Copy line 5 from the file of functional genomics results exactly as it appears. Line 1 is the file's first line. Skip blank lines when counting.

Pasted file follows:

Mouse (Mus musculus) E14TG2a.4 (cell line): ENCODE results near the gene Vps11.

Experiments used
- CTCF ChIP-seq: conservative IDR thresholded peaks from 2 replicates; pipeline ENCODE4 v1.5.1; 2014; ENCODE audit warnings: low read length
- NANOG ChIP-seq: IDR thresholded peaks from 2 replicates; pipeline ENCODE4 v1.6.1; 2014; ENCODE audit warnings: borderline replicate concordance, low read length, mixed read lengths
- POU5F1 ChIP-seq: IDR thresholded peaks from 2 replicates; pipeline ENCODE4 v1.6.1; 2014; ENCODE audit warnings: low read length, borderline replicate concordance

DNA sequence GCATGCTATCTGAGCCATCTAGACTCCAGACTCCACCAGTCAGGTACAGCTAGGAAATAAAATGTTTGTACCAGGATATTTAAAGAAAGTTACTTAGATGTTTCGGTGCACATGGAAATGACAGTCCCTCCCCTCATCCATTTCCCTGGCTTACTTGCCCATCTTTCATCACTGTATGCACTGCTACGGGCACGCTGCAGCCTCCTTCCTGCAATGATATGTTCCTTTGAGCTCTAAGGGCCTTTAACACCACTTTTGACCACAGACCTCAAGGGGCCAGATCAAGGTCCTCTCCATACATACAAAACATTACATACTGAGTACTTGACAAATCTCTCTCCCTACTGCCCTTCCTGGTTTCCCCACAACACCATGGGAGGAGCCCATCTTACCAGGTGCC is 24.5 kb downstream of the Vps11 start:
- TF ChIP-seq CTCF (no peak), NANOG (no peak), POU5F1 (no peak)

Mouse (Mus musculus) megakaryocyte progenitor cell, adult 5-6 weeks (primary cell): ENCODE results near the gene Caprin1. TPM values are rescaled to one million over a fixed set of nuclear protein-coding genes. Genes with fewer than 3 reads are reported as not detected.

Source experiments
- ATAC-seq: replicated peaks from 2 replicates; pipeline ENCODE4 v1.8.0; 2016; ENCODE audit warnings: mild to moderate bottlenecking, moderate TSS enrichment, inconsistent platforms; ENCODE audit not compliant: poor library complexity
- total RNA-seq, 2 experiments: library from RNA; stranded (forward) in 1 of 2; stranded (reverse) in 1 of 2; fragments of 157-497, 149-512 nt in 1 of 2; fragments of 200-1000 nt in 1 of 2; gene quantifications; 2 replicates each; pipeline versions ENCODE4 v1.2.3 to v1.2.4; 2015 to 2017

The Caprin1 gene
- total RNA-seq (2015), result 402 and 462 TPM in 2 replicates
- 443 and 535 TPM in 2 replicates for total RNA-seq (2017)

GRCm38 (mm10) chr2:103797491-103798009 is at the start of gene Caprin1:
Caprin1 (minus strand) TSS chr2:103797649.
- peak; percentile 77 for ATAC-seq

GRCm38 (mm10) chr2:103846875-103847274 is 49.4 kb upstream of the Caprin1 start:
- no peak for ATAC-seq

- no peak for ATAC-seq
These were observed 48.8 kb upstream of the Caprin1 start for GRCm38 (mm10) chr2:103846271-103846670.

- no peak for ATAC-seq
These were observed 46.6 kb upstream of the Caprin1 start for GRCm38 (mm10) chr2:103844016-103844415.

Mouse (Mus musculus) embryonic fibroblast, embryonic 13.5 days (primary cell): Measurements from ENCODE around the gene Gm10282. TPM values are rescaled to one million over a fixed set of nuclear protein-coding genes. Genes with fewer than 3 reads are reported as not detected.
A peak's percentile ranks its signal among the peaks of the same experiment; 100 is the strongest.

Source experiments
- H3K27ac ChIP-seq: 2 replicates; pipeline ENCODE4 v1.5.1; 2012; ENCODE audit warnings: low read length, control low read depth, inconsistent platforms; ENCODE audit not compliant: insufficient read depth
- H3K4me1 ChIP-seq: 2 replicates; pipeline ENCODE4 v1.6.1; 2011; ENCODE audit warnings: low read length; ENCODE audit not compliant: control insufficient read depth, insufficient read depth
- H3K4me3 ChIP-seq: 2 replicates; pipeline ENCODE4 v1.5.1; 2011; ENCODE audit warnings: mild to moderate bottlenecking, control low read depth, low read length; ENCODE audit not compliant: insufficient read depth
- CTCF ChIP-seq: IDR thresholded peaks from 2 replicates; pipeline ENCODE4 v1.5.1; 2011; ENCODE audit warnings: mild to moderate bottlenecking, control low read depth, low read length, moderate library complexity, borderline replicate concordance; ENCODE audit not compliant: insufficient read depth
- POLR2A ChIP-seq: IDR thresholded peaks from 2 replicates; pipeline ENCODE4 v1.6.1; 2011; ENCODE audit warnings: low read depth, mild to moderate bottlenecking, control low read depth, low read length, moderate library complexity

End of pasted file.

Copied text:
- POU5F1 ChIP-seq: IDR thresholded peaks from 2 replicates; pipeline ENCODE4 v1.6.1; 2014; ENCODE audit warnings: low read length, borderline replicate concordance